Bach’s melodies — to me the most beautiful melodies in music — emerge from a tightly constructed foundation. Some people find them cold because of their perfection. But all fine works of music, dance, painting and literature are born not from vague inspiration but — as I see it in my mind’s eye — from a design as clean and spare as a house frame of New Hampshire birch. Children’s picture books are a short literary form like the sonnet. The soundness of their structure is therefore crucial — more important than in longer and more leisurely  forms of writing.

Children’s author Rosemary Wells

The Well-Tempered Children’s Book

Essay published in Worlds of Childhood: The Art and Craft of Writing for Children

edited by William Zinsser

The Hays Code and Creativity


Thought-provoking article by David Denby in The New Yorker that tracks how movie censorship in the 1930s led to more creativity on the part of writers and directors:


The “morals” embedded in the [Hays] Code were foolish and hypocritical, yet these semi-inane standards had an extraordinary effect. Producers, directors, and writers were forced to create sex without sex, to produce sexual tension by working around the prohibitions, extending every manner of preliminary to sex. In effect, censorship created plot, and in the process yielded one of the greatest of American film genres: thirties romantic comedy, including the dizzier versions celebrated as screwball comedy. Sex became play—even, at best, a springlike flourishing of fantasy and grace, expressed, most romantically, in the movies of Fred Astaire and Ginger Rogers, in which sex became dance and was transmuted into endless variations on the themes of seduction, submission, revolt, and happiness.

If sexual frankness disappeared, tawdriness went with it, and the old fables of domination were replaced by a new creation: the couple, two people matched in beauty and talent who enjoy each other’s company more than anything else in the world.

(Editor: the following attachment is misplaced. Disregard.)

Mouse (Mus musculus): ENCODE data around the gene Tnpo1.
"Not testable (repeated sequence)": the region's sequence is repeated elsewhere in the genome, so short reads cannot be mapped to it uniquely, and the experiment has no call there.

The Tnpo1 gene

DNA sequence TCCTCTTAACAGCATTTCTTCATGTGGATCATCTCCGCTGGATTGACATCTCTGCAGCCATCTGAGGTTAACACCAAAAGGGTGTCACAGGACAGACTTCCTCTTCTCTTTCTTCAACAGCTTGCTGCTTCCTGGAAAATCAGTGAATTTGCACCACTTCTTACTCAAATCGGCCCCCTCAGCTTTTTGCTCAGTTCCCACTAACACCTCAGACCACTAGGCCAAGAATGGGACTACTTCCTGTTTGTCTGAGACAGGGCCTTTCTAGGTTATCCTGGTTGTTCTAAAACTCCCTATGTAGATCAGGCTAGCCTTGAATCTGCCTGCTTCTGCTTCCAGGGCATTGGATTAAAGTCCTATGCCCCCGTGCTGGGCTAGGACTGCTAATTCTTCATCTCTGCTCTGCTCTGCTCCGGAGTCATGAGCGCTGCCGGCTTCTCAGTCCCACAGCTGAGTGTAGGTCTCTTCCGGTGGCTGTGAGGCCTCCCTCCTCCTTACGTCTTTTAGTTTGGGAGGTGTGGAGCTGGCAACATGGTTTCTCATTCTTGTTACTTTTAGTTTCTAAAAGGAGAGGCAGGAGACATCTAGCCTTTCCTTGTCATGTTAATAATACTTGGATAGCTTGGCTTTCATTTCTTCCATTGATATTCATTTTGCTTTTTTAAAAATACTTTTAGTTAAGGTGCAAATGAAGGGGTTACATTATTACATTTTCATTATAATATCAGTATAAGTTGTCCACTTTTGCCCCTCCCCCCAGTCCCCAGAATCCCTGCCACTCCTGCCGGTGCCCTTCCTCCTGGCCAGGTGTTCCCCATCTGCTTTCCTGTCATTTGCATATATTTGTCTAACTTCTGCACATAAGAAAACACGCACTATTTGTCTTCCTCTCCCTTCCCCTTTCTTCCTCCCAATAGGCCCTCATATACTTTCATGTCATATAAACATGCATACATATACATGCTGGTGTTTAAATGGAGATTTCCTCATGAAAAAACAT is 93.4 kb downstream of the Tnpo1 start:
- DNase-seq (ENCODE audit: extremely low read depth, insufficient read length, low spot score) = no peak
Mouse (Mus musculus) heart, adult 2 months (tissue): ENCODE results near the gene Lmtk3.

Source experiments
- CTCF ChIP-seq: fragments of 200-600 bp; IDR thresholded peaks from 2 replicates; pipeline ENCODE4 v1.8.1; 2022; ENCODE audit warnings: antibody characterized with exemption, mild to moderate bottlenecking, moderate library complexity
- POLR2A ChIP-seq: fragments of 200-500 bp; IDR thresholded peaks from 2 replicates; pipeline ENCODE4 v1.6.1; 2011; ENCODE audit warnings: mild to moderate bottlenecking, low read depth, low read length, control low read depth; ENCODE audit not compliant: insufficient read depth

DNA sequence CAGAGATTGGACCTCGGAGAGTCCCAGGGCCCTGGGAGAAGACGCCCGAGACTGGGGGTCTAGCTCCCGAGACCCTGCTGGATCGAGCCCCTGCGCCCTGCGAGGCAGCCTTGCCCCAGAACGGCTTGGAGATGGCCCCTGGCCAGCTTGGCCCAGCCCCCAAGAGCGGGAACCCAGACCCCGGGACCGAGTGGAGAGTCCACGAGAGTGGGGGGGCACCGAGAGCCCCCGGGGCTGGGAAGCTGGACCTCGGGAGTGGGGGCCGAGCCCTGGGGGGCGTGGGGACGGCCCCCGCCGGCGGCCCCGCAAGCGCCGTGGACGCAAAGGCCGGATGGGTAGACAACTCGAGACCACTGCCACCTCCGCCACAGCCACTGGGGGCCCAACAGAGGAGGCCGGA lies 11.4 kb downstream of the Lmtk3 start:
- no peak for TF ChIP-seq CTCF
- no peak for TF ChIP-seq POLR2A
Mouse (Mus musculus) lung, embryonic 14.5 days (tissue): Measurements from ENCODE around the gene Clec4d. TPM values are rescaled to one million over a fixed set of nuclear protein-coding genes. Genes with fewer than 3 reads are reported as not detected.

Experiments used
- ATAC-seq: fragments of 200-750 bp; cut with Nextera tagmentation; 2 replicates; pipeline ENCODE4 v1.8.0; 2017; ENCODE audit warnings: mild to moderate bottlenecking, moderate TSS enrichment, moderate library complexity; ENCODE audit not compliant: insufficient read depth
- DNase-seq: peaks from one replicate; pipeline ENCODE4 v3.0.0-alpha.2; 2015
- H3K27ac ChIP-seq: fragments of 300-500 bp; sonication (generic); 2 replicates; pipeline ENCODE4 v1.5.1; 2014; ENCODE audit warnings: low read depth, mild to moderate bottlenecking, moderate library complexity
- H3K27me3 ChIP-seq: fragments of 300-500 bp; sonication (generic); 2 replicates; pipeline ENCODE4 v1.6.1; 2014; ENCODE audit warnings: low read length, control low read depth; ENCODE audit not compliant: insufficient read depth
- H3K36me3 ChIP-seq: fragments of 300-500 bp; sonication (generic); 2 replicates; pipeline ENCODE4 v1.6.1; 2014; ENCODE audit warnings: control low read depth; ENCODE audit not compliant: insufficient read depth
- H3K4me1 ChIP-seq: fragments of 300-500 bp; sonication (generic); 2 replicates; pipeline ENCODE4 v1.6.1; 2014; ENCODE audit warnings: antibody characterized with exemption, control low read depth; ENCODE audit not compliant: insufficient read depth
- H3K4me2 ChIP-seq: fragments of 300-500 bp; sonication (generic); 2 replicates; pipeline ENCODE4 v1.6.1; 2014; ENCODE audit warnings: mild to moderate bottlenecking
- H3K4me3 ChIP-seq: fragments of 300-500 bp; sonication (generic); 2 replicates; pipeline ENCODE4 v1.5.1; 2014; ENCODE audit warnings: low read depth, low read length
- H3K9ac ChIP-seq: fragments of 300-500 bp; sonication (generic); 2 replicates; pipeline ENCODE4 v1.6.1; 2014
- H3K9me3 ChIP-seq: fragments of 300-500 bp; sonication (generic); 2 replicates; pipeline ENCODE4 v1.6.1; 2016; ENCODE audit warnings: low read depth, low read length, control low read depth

The Hays Code and Creativity

Finding Stories Everywhere — Part 5

Chicago artist Theaster Gates Jr. bought a derelict bank in Chicago for $1 and turned it into an arts center within three years.Here’s more:

Under the new moniker Stony Island Arts Bank, the building is now home to art installations, artists, scholars, and archives on art history, architecture, and black culture. It also houses the Rebuild Foundation, a non-profit organization founded by Gates to invest culture in underdeveloped neighborhoods.

A true (and inspiring) story that could generate all kinds of  ideas for fictional stories and/or travel itineraries…



Finding Stories Everywhere — Part 5

Finding Stories Everywhere Part 4

Screenshot 2015-11-09 20.44.59

Looking for a cool job for your protagonist — something that stands out among all the detectives, spies, magazine editors and (if you’re a fan of cozy retro mysteries) curates?

Try this on for size:

Satellite Archaeologist.

Dr. Sarah H. Parcak, described by the New York Times as a pioneering “satellite archaeologist,” just won a million-dollar prize from TED for a project of her choice.

Satellites can now be used to armies of looters, which is fascinating enough, you’d think. But this story also covers terrorism, ancient artifacts and ebay.

Read the article, then watch her TED video.

Don’t everybody go to your laptops at once…

Finding Stories Everywhere Part 4